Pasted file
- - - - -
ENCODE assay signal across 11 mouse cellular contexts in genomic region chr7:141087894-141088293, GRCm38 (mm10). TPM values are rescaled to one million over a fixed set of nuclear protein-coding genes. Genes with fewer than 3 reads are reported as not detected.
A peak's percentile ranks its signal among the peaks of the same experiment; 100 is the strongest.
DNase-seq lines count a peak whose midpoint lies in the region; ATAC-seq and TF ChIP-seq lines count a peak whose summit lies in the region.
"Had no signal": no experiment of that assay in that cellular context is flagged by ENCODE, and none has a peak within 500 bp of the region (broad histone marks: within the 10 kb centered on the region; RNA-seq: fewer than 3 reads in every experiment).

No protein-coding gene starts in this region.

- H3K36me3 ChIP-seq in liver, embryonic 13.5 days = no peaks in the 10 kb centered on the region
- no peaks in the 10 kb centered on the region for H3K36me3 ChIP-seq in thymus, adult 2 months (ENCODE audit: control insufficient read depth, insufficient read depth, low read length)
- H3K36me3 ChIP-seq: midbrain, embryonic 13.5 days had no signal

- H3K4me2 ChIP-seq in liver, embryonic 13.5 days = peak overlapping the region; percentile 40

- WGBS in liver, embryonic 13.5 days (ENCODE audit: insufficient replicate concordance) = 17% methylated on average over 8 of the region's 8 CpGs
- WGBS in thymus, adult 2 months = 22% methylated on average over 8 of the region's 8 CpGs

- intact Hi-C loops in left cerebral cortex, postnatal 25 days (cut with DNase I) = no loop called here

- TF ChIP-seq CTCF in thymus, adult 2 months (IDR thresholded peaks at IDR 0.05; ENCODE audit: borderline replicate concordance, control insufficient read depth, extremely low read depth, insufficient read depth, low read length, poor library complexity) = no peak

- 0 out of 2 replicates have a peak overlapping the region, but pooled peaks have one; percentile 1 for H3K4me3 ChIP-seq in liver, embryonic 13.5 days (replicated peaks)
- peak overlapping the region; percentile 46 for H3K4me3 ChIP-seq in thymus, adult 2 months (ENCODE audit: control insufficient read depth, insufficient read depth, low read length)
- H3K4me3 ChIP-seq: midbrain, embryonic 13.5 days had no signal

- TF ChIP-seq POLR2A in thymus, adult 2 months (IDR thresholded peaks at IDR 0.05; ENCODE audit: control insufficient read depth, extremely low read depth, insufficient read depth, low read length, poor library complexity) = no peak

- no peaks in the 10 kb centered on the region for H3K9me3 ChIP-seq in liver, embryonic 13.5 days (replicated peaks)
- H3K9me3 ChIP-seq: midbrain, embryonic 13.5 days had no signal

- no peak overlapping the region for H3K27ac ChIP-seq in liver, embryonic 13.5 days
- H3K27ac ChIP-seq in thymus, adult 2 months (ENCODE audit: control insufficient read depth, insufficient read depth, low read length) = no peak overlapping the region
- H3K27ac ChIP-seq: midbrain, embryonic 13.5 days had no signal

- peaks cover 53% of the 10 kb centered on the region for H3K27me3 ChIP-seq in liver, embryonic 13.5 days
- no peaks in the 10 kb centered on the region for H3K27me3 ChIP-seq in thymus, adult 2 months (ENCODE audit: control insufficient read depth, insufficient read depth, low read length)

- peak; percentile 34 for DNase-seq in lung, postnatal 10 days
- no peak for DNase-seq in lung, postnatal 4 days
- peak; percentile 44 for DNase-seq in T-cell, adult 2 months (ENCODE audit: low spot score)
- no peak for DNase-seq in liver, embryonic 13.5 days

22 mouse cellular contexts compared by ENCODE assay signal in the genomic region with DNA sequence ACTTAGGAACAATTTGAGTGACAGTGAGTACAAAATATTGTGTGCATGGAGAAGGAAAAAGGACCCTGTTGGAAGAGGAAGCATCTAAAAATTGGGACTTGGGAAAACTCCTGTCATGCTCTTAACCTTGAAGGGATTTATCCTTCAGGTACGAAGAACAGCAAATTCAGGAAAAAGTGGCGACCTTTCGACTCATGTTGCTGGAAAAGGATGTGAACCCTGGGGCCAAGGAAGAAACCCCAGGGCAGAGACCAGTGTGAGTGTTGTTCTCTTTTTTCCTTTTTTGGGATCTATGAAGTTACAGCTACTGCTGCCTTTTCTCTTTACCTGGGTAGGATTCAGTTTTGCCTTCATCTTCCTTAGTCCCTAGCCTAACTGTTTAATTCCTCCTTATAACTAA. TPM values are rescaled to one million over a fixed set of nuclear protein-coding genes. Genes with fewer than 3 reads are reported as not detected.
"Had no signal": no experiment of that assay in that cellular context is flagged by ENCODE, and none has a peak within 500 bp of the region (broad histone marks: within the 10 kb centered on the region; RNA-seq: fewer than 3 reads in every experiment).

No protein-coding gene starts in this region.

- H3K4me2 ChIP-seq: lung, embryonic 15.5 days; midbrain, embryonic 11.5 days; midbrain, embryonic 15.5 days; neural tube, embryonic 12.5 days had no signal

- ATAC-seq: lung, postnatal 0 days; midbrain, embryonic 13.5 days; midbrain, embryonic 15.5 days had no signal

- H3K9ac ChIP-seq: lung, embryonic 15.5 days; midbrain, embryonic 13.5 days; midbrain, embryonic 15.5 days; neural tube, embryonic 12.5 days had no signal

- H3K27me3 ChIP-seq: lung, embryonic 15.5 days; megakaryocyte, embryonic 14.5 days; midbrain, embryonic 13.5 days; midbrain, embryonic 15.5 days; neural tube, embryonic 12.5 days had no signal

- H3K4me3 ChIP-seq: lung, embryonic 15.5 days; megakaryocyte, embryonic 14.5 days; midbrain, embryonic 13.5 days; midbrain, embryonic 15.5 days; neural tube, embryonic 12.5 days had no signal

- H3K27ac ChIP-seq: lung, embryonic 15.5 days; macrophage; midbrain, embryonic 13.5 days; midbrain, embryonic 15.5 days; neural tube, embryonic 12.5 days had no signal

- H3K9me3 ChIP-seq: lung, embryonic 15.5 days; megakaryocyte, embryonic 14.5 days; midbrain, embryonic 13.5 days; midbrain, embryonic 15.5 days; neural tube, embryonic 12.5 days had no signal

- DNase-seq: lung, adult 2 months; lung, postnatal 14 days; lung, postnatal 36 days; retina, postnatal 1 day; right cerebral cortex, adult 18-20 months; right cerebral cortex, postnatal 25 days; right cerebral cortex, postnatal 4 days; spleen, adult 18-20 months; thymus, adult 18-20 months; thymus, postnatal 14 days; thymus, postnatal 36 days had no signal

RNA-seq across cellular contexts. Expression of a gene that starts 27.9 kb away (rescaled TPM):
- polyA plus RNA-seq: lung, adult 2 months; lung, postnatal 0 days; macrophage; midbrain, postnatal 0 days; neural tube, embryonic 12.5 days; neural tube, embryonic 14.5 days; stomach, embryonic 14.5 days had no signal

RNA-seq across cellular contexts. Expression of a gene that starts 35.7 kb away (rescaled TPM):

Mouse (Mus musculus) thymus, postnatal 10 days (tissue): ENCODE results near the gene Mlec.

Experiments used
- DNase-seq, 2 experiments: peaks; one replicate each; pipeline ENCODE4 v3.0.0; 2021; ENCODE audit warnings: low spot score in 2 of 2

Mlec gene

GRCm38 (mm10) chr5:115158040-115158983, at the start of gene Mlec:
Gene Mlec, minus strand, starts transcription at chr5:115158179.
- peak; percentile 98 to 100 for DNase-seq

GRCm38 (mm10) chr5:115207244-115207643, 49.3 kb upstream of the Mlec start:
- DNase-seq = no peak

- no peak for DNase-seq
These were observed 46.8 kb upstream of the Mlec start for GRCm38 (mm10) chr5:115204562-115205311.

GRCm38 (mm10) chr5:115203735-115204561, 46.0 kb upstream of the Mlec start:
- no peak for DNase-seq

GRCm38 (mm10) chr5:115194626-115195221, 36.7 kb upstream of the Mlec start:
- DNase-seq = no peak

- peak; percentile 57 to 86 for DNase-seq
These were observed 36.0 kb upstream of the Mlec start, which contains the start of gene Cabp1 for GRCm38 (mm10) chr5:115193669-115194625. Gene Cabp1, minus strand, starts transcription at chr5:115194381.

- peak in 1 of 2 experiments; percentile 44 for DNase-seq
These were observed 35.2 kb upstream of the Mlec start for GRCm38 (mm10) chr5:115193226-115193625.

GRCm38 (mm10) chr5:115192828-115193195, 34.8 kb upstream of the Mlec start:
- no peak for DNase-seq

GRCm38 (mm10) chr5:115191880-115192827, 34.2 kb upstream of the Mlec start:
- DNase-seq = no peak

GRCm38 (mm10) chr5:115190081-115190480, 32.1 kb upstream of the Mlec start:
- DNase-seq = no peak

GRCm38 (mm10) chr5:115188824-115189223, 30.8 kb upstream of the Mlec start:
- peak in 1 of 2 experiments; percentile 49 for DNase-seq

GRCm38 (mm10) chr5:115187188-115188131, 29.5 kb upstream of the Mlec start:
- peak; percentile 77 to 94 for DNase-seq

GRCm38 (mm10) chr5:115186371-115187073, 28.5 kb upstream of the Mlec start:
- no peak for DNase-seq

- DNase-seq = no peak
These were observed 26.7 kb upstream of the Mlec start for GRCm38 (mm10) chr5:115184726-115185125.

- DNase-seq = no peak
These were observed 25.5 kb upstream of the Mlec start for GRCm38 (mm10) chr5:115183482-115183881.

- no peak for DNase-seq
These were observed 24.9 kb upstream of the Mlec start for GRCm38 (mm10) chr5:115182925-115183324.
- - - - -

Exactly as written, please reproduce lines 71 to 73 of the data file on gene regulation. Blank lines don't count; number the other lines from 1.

- peak; percentile 77 to 94 for DNase-seq

GRCm38 (mm10) chr5:115186371-115187073, 28.5 kb upstream of the Mlec start:
- no peak for DNase-seq